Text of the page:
Sponsored Content by the Janssen Pharmaceutical Companies of Johnson & Johnson
Recent research suggests cancer patients who have undergone genetic testing for inherited or acquired mutations were more likely to have prolonged overall survival than patients who did not, as genetic tests can direct healthcare providers to targeted treatment paradigms featuring therapies specific to an individual’s genetic makeup.1,2
Various genetic alterations impact how specific tumors can arise or develop, including BRCA1/2, p53, HER2 and the RAS family of genes, among others.3 As researchers continue to study how genetic changes impact cancer development, findings have led to improvements in cancer care including the increased use of targeted therapies and early detection strategies.3
“Treating with an inhibitor or a targeted therapy may slow or halt uncontrolled cell growth that may be driven, in part, by a genetically-altered cancer and can provide clinical benefits to patients,” said Tracy McGowan, MD, Strategic Area Lead for Medical Affairs at Janssen Biotech, Inc. “Analyzing a patient’s DNA or RNA for actionable genetic alterations can help direct a cancer patient’s treatment plan, and is intended to provide patients and providers with treatment options that are specific to the unique characteristics of an individual’s specific tumor type.”
An example of the above is the fibroblast growth factor receptor (FGFR) genetic alteration, which occurs in approximately one in five patients with metastatic urothelial carcinoma (mUC).4,5 FGFR genes, a family of receptor tyrosine kinases, impact tumor cell proliferation, migration and survival in both non-muscle-invasive bladder cancer (NMIBC) and muscle-invasive bladder cancer (MIBC) including mUC.6 This is also true in a variety of other tumor types as well.4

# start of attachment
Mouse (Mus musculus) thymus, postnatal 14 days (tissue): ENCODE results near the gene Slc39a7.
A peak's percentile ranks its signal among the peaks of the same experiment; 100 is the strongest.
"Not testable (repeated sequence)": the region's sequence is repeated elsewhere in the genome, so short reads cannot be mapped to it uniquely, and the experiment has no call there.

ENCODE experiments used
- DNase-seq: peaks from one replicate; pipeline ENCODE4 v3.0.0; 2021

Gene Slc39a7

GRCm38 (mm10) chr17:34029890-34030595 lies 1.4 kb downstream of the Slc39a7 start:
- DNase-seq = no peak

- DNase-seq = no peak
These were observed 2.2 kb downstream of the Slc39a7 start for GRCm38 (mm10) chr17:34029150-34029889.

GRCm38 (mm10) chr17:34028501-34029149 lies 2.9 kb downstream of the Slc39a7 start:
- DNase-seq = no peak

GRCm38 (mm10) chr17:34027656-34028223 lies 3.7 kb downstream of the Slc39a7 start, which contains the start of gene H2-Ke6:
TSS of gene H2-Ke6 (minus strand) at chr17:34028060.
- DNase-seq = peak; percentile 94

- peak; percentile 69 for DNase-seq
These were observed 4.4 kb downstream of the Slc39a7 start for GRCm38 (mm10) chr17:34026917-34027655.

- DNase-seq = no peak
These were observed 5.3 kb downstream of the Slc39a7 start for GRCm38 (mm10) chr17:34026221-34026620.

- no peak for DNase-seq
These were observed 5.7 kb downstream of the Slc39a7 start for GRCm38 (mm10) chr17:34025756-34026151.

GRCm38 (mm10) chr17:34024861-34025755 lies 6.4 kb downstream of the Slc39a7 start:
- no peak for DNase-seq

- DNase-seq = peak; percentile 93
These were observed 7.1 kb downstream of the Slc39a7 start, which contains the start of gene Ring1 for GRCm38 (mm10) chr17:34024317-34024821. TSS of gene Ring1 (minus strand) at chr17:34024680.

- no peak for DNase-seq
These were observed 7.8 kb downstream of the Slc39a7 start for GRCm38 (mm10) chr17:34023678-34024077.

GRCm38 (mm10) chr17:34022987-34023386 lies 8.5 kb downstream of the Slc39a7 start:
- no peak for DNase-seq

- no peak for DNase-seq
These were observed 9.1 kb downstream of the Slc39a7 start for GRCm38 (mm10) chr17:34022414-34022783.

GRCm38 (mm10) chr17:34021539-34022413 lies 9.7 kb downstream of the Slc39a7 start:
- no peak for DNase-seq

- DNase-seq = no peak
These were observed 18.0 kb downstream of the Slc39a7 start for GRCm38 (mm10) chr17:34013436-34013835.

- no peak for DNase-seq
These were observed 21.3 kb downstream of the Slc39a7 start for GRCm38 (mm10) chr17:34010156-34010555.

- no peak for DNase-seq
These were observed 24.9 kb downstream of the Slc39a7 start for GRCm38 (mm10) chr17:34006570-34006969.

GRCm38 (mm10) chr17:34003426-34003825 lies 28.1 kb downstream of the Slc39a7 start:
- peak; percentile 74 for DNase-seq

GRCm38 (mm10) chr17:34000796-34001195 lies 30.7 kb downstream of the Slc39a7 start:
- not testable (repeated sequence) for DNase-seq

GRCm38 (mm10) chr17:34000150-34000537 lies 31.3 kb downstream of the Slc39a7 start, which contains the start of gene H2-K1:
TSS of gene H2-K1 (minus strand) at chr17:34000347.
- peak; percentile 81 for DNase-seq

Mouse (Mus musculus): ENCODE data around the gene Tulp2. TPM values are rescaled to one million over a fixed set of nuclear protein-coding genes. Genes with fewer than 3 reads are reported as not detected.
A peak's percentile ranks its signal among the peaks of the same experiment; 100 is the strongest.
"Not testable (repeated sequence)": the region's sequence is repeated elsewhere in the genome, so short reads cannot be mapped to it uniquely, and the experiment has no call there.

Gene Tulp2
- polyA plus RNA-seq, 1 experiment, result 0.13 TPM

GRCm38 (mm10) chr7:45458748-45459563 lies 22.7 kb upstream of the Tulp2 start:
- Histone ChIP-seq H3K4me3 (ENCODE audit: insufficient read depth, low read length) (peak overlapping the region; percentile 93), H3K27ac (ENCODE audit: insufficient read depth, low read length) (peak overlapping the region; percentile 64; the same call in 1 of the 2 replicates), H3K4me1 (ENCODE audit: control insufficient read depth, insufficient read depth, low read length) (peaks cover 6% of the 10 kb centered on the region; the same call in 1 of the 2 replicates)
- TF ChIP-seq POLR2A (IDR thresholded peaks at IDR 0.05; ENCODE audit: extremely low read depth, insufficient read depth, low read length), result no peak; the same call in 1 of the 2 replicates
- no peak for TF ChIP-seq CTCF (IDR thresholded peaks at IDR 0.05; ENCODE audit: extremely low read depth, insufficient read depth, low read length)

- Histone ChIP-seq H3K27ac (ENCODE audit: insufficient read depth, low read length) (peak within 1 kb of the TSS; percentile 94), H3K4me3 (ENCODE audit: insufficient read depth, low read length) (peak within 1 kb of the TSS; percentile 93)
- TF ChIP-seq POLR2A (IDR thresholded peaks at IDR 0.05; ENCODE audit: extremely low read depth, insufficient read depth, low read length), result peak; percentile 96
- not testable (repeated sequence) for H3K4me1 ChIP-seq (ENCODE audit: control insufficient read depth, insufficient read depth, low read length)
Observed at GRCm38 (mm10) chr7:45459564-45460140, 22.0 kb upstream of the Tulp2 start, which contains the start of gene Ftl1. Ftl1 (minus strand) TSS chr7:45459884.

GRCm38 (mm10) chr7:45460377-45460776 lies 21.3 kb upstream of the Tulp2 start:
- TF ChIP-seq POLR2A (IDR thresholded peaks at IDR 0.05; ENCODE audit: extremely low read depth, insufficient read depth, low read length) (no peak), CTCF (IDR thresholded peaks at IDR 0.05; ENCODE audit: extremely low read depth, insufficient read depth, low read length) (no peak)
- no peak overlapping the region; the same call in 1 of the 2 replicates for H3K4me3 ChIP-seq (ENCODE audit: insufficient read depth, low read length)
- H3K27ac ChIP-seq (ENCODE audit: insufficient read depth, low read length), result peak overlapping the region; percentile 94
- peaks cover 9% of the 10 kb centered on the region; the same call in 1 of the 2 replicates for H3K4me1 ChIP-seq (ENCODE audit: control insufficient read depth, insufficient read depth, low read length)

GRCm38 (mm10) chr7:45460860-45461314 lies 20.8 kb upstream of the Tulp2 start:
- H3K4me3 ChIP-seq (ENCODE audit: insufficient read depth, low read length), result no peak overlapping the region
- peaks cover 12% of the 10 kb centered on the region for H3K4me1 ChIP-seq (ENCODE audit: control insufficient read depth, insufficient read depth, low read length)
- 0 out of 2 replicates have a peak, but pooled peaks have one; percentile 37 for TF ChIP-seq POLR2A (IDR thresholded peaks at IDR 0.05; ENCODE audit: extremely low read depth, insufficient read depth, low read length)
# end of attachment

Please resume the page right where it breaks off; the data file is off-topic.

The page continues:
Dr. McGowan is hopeful that, over time, more healthcare providers will recommend genetic testing earlier in the course of bladder cancer to ensure that appropriate treatment options are available for consideration. In the evolving era of precision medicine, it is important to inform patients and their families about the role of genetic testing to help them navigate treatment opportunities. For healthcare providers, talking to patients about the role of genetic testing in their care plan is the beginning of important conversations especially when specific targeted therapies are now available.
- Tsimberidou A, Hong DS, Ye Y, et al. Initiative for molecular profiling and advanced cancer therapy (IMPACT): an MD Anderson precision medicine study. JCO Precis Oncol. 2017; 2017: 10.1200/PO.17.00002.
- National Cancer Institute. Genetic Testing for Inherited Cancer Susceptibility Syndromes. Accessed July 2020. Available at https://www.cancer.gov/about-cancer/causes-prevention/genetics/genetic-testing-fact-sheet#what-are-some-of-the-benefits-of-genetic-testing-for-inherited-cancer-susceptibility-syndromes
- Cancer.net. The Genetics of Cancer. Accessed July 2020. Available at https://www.cancer.net/navigating-cancer-care/cancer-basics/genetics/genetics-cancer
- Helsten T, Elkin S, Arthur E, et al. The FGFR landscape in cancer: analysis of 4,853 tumors by next-generation sequencing. Clin Cancer Res. 2015;22(1):259-267.
- Tomlinson DC, Balbo O, Harnden P, et al. FGFR3 protein expression and its relationship to mutation status and prognostic variables in bladder cancer. J Pathol. 2007;213(1):91-98.
- Casadei C, Dizman N, Schepisi G, et al. Targeted therapies for advanced bladder cancer: new strategies with FGFR inhibitors. Ther Adv Med Oncol. 2019;11:1-8.